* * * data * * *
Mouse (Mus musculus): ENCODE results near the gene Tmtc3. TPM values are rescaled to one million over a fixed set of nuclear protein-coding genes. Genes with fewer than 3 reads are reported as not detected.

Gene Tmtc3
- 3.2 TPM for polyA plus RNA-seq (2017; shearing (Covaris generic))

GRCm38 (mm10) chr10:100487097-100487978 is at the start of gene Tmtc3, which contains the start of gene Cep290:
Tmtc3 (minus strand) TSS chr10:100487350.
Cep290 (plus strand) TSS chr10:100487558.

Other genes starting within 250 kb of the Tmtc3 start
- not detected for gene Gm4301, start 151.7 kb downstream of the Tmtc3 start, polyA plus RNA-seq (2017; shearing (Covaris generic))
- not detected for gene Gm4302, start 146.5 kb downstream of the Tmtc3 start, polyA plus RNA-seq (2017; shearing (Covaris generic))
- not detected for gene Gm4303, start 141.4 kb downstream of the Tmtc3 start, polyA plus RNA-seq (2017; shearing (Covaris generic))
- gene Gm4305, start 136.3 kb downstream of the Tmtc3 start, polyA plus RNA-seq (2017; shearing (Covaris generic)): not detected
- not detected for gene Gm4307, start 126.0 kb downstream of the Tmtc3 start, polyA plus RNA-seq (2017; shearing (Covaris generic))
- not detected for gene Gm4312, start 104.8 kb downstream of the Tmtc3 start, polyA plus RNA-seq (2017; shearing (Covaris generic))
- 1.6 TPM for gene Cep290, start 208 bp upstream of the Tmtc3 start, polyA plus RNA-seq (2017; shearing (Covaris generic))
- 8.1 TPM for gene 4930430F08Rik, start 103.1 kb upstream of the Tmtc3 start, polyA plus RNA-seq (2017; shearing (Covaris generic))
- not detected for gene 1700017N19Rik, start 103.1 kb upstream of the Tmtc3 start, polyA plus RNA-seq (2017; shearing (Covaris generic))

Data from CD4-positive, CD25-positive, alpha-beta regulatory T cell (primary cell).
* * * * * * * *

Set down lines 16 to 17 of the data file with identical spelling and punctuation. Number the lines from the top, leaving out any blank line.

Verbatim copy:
- not detected for gene 1700017N19Rik, start 103.1 kb upstream of the Tmtc3 start, polyA plus RNA-seq (2017; shearing (Covaris generic))

Data from CD4-positive, CD25-positive, alpha-beta regulatory T cell (primary cell).